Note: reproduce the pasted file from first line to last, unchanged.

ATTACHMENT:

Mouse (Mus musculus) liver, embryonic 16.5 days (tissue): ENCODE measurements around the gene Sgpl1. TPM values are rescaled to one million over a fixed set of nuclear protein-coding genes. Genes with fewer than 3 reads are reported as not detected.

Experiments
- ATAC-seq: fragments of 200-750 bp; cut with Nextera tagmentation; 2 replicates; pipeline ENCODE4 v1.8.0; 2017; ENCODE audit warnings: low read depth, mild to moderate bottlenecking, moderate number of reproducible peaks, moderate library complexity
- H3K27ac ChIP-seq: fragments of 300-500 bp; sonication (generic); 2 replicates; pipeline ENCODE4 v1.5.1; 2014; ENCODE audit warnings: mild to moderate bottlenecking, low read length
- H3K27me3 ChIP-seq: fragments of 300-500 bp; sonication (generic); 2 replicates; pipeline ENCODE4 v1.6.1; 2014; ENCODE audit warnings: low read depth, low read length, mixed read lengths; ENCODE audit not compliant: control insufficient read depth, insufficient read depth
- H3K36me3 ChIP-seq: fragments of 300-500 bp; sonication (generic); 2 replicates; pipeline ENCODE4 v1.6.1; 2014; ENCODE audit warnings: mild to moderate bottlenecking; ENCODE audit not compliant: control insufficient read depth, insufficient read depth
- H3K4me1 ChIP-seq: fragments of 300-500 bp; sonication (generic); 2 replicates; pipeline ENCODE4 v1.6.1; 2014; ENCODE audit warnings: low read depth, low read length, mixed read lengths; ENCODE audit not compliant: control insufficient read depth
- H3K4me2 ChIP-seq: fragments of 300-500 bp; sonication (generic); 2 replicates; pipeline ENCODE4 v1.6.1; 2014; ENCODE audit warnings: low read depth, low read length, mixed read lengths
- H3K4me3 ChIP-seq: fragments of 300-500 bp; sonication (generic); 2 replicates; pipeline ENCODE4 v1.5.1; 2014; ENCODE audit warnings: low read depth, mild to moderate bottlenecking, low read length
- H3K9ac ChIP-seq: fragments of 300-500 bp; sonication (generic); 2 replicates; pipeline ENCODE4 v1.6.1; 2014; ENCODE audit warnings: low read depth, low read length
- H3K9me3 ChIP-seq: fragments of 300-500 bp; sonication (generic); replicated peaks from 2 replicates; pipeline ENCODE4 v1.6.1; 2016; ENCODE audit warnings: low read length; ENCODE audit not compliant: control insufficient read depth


Mouse (Mus musculus) liver, embryonic 16.5 days (tissue): ENCODE measurements around the gene Sgpl1. TPM values are rescaled to one million over a fixed set of nuclear protein-coding genes. Genes with fewer than 3 reads are reported as not detected.

Experiments
- ATAC-seq: fragments of 200-750 bp; cut with Nextera tagmentation; 2 replicates; pipeline ENCODE4 v1.8.0; 2017; ENCODE audit warnings: low read depth, mild to moderate bottlenecking, moderate number of reproducible peaks, moderate library complexity
- H3K27ac ChIP-seq: fragments of 300-500 bp; sonication (generic); 2 replicates; pipeline ENCODE4 v1.5.1; 2014; ENCODE audit warnings: mild to moderate bottlenecking, low read length
- H3K27me3 ChIP-seq: fragments of 300-500 bp; sonication (generic); 2 replicates; pipeline ENCODE4 v1.6.1; 2014; ENCODE audit warnings: low read depth, low read length, mixed read lengths; ENCODE audit not compliant: control insufficient read depth, insufficient read depth
- H3K36me3 ChIP-seq: fragments of 300-500 bp; sonication (generic); 2 replicates; pipeline ENCODE4 v1.6.1; 2014; ENCODE audit warnings: mild to moderate bottlenecking; ENCODE audit not compliant: control insufficient read depth, insufficient read depth
- H3K4me1 ChIP-seq: fragments of 300-500 bp; sonication (generic); 2 replicates; pipeline ENCODE4 v1.6.1; 2014; ENCODE audit warnings: low read depth, low read length, mixed read lengths; ENCODE audit not compliant: control insufficient read depth
- H3K4me2 ChIP-seq: fragments of 300-500 bp; sonication (generic); 2 replicates; pipeline ENCODE4 v1.6.1; 2014; ENCODE audit warnings: low read depth, low read length, mixed read lengths
- H3K4me3 ChIP-seq: fragments of 300-500 bp; sonication (generic); 2 replicates; pipeline ENCODE4 v1.5.1; 2014; ENCODE audit warnings: low read depth, mild to moderate bottlenecking, low read length
- H3K9ac ChIP-seq: fragments of 300-500 bp; sonication (generic); 2 replicates; pipeline ENCODE4 v1.6.1; 2014; ENCODE audit warnings: low read depth, low read length
- H3K9me3 ChIP-seq: fragments of 300-500 bp; sonication (generic); replicated peaks from 2 replicates; pipeline ENCODE4 v1.6.1; 2016; ENCODE audit warnings: low read length; ENCODE audit not compliant: control insufficient read depth